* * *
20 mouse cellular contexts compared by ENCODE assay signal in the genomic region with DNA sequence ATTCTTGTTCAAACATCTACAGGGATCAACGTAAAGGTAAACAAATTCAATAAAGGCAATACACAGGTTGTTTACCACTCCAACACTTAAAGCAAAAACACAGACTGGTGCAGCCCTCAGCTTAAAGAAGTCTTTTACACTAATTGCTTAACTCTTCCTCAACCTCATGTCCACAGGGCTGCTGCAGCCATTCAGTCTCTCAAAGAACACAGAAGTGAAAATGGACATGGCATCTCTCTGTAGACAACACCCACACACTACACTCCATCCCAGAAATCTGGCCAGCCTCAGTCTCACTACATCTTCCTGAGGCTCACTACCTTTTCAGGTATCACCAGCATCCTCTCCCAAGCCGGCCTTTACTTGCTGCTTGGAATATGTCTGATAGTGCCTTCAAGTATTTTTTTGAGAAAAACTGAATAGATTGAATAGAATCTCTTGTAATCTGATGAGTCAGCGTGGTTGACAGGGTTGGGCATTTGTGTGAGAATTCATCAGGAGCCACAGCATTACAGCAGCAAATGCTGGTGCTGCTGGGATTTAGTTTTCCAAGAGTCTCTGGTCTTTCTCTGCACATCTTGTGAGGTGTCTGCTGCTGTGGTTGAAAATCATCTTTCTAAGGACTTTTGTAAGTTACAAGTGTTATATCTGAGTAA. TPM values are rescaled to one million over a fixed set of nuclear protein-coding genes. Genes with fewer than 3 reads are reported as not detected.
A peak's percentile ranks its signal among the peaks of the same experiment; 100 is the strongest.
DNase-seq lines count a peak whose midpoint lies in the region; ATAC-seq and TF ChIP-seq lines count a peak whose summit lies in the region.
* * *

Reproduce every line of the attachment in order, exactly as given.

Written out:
20 mouse cellular contexts compared by ENCODE assay signal in the genomic region with DNA sequence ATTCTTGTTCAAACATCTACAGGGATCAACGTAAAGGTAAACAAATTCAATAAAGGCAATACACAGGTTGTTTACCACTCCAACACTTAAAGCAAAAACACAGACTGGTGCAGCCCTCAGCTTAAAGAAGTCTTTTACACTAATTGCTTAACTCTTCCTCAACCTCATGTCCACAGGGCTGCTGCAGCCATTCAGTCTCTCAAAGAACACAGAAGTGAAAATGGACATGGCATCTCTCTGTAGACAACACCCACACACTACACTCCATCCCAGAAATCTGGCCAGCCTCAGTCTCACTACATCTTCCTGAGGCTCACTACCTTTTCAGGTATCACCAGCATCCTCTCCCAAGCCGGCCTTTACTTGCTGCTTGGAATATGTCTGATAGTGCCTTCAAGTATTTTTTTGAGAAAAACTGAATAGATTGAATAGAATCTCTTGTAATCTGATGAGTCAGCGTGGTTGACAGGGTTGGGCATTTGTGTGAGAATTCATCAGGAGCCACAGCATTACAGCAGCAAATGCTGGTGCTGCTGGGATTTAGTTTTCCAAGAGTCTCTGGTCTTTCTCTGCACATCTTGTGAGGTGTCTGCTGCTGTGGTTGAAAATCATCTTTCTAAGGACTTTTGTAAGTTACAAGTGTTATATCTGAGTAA. TPM values are rescaled to one million over a fixed set of nuclear protein-coding genes. Genes with fewer than 3 reads are reported as not detected.
A peak's percentile ranks its signal among the peaks of the same experiment; 100 is the strongest.
DNase-seq lines count a peak whose midpoint lies in the region; ATAC-seq and TF ChIP-seq lines count a peak whose summit lies in the region.